Defects which reduce quality and yield of Oak-Hickory stands in Southeastern Iowa

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Date
2017-06-05
Authors
Genaux, Charles
Kuenzel, John
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Extension and Experiment Station Publications
It can be very challenging to locate information about individual ISU Extension publications via the library website. Quick Search will list the name of the series, but it will not list individual publications within each series. The Parks Library Reference Collection has a List of Current Series, Serial Publications (Series Publications of Agricultural Experiment Station and Cooperative Extension Service), published as of March 2004. It lists each publication from 1888-2004 (by title and publication number - and in some cases it will show an author name).
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Abstract

Data from 753 sample trees, representative of conditions commonly encountered in forests of southeastern Iowa indicate that:

1. Volume loss from all types of defects averaged 8.5 percent of the total volume of trees in the merchantable size class, 5.2 percent of the total volume of large poles and 6.2 percent of the total volume of saplings.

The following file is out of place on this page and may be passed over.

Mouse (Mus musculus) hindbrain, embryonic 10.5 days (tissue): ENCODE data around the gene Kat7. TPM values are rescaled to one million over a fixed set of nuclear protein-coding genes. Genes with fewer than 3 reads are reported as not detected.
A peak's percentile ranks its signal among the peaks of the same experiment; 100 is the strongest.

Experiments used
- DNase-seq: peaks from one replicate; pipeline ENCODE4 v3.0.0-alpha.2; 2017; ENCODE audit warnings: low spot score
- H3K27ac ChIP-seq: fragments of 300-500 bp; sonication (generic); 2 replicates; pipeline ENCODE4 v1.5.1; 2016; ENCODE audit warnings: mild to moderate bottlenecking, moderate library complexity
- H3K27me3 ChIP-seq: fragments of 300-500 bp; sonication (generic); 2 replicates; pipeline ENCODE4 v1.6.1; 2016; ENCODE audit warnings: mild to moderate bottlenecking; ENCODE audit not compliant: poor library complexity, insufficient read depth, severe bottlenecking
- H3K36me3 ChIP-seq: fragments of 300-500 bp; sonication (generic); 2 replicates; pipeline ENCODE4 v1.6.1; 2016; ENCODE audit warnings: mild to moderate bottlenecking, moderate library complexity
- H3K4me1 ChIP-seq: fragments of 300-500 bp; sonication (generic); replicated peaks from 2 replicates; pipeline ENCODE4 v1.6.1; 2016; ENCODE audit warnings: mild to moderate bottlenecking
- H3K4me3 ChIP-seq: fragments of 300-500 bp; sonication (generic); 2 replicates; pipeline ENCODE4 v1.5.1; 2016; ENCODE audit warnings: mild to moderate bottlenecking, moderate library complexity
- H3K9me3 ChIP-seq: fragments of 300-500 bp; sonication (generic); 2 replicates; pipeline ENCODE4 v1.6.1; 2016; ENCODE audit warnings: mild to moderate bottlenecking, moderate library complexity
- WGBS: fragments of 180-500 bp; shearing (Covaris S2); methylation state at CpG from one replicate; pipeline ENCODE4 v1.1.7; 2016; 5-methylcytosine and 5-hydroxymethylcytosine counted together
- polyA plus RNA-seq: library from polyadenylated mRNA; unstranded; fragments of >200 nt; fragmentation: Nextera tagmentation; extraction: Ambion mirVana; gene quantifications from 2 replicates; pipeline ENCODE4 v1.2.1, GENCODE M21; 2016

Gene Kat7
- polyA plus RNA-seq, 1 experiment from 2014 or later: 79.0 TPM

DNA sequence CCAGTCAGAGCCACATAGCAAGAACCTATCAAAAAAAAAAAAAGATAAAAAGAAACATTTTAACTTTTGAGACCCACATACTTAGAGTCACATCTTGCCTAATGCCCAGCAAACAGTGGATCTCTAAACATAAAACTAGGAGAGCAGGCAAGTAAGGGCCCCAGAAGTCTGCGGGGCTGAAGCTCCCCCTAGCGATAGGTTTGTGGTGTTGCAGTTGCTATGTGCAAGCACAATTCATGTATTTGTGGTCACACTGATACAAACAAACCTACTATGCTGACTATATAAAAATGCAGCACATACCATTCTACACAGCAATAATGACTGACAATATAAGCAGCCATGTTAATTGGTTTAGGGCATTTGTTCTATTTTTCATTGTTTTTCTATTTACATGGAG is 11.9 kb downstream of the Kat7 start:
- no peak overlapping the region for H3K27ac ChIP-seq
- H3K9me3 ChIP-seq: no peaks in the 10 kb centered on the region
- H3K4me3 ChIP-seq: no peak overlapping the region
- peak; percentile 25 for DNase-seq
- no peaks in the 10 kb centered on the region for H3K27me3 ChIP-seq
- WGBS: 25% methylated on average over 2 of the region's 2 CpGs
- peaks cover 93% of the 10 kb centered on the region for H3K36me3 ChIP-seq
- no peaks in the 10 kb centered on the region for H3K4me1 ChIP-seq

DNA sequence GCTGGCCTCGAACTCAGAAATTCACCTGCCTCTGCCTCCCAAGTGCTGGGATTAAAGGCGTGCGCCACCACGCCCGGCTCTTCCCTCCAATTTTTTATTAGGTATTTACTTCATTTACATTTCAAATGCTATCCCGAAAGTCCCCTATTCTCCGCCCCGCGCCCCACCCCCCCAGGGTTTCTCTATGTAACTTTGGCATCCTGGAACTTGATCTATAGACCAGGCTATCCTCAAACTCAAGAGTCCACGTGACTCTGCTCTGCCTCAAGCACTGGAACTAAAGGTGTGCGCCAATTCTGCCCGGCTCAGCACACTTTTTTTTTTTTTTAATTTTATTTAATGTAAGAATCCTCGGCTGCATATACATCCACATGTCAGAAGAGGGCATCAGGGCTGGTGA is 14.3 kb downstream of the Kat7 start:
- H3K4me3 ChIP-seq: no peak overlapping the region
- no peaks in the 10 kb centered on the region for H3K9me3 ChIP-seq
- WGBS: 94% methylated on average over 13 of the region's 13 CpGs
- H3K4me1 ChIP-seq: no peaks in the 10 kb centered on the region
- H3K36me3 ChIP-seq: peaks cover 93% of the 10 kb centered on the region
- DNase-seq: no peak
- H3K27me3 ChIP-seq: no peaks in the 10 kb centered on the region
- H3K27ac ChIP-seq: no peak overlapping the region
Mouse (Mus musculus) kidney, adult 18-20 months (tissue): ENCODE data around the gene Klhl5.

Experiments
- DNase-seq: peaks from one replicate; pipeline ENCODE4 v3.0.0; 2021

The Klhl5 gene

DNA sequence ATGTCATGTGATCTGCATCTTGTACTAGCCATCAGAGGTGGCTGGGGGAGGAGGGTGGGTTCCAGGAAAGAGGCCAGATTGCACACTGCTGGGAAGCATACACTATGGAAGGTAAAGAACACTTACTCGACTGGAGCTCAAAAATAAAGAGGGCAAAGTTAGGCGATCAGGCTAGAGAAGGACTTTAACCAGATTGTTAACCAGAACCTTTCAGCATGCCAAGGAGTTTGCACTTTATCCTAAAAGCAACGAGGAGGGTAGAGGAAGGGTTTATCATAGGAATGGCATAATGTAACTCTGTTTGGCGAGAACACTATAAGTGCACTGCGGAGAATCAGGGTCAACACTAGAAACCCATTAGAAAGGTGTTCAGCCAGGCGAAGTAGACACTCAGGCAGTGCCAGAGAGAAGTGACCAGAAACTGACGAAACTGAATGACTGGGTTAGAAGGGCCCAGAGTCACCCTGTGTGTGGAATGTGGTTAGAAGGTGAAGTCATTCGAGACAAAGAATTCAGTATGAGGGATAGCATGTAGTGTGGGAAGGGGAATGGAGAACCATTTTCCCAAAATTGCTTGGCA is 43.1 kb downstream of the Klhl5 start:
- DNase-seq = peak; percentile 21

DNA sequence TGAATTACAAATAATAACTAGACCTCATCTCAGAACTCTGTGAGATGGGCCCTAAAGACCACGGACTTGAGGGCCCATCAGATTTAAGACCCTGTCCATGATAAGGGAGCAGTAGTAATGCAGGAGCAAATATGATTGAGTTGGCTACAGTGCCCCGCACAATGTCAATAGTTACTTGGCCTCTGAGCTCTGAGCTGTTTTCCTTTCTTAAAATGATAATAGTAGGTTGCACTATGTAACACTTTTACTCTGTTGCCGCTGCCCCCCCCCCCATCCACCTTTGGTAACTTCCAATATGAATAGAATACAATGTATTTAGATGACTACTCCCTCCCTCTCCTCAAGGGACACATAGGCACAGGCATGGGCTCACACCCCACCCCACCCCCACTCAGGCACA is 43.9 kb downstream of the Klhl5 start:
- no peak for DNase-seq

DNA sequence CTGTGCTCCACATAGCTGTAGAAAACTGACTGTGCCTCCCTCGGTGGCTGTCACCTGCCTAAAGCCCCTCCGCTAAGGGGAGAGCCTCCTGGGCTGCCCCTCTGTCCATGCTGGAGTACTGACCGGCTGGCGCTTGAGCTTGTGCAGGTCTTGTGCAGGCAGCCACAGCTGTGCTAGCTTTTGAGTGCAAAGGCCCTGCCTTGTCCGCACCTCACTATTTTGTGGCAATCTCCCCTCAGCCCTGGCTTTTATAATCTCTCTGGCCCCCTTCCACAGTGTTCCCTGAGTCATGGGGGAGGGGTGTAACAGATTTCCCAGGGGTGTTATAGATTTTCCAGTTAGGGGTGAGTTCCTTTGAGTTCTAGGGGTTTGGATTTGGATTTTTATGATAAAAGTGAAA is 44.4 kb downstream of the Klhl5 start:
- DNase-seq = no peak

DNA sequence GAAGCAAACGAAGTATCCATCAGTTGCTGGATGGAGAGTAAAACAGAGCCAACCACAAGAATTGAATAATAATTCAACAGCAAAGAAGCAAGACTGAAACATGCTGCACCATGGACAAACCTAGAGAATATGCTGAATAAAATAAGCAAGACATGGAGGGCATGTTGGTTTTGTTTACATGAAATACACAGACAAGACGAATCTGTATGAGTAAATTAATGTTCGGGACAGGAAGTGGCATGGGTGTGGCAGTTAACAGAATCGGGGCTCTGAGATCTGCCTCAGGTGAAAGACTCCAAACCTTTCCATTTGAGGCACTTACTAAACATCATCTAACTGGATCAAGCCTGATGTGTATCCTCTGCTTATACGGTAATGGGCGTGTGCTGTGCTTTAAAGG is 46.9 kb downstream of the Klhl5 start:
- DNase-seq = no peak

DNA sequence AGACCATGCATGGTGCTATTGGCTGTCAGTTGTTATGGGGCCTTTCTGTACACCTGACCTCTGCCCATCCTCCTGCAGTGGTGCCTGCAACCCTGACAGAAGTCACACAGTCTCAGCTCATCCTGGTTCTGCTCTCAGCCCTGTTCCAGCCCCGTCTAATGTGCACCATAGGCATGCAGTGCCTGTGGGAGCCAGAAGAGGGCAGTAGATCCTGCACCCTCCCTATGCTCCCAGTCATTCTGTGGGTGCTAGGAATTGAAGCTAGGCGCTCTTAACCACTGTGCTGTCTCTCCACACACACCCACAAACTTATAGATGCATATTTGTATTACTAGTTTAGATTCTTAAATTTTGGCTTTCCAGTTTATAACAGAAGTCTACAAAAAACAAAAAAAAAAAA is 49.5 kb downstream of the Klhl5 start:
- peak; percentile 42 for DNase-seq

2. In white oak, the most important species represented, the percentage of defective volume decreased with increasing diameter.

3. Slightly over 60 percent of the trees were partially defective from one or more causes.

4. In three out of every four defective trees the defects were evident only after felling and splitting.

5. Over 90 percent of all trees had branch stubs larger than 0.5 inch in diameter, but only 11 percent of these were defective, probably due to the fact that the majority of the sample trees were of the younger age classes.

6. Eight percent of all trees bore fire scars, and 50 percent of the scarred trees were defective. Most of the scars were found in trees of merchantable size.

7. The oldest fire scar found in one of the larger trees dissected, originated in 1847-48. Fires have occurred at irregular intervals from that date until the present time.

8. Butt rot, transmitted from the parent stump, was found to be present in the young sprout growth and less prevalent in the older sprout stands.

9. Stereum gausapatum was isolated more than five times as often as any other fungus. It was responsible for almost all of the basal rots of which the causal agent was identified.

10. Sixty percent of all trees bore insect injuries, although the defects caused by insects averaged less than 2 percent of the total volume for all diameter classes.

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